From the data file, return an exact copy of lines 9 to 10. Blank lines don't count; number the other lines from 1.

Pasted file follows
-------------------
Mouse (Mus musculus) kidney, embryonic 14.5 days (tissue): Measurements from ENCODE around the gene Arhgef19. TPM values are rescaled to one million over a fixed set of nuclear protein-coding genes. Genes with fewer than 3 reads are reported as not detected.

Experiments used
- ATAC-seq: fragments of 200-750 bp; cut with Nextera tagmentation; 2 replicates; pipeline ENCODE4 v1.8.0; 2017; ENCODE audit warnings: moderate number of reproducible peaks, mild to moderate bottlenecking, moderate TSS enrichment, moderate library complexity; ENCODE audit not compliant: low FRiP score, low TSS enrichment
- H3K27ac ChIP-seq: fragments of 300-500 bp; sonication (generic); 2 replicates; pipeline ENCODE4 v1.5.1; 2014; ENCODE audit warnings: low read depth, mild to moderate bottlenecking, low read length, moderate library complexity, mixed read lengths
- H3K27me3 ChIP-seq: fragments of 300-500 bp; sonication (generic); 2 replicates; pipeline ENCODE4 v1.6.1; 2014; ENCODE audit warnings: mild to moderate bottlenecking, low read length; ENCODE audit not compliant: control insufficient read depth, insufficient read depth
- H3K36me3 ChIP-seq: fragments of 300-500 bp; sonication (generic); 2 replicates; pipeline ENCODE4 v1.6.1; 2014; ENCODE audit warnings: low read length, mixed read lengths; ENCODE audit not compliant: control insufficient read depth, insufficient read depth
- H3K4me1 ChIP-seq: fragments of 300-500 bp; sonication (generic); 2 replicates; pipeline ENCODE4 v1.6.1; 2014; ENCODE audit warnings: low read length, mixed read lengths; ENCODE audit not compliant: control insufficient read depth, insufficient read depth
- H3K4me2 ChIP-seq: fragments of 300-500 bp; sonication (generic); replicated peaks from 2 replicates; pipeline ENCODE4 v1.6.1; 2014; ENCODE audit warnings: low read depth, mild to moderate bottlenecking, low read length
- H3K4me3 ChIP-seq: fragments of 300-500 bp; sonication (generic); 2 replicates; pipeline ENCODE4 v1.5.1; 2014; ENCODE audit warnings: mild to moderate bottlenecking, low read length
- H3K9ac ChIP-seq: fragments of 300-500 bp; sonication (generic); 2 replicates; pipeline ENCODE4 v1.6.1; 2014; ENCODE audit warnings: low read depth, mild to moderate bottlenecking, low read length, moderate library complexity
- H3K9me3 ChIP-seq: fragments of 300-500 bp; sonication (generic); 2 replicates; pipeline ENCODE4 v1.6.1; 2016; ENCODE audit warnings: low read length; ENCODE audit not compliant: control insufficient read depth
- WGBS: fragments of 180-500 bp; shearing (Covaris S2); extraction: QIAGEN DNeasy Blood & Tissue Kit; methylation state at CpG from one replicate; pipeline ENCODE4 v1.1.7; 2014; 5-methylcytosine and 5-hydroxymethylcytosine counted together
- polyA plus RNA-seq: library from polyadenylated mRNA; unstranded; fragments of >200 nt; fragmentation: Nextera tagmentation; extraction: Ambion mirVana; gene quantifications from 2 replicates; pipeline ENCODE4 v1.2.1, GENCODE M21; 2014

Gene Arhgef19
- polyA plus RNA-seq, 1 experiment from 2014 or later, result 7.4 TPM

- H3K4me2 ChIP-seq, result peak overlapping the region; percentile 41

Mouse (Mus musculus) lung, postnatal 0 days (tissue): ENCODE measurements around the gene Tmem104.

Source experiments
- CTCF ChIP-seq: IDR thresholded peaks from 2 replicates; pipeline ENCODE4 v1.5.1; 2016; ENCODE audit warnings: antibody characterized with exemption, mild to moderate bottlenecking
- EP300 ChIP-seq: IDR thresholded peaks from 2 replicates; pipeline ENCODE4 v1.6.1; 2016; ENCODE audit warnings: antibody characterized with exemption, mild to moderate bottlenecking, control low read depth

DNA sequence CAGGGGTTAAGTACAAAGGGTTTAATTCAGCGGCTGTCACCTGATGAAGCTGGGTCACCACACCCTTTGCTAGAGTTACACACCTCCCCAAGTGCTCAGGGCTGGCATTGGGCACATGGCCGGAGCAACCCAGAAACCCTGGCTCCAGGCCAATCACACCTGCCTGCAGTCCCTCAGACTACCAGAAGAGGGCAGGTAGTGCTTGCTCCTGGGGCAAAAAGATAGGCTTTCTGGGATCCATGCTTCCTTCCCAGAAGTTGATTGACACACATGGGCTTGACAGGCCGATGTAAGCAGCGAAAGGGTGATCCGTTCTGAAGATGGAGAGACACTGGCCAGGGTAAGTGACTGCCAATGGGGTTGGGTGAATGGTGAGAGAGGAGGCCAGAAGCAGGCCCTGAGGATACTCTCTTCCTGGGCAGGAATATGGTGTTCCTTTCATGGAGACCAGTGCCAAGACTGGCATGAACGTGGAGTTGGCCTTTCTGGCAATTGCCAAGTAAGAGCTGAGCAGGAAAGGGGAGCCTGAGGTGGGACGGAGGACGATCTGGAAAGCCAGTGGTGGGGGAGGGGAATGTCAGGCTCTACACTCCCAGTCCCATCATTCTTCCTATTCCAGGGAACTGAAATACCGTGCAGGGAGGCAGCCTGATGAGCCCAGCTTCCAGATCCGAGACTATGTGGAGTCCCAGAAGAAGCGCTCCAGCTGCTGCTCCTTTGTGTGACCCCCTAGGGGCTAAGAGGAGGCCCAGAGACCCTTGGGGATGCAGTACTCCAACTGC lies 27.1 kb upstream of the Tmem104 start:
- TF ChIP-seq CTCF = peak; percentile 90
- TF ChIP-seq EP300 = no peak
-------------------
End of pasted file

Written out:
- H3K4me3 ChIP-seq: fragments of 300-500 bp; sonication (generic); 2 replicates; pipeline ENCODE4 v1.5.1; 2014; ENCODE audit warnings: mild to moderate bottlenecking, low read length
- H3K9ac ChIP-seq: fragments of 300-500 bp; sonication (generic); 2 replicates; pipeline ENCODE4 v1.6.1; 2014; ENCODE audit warnings: low read depth, mild to moderate bottlenecking, low read length, moderate library complexity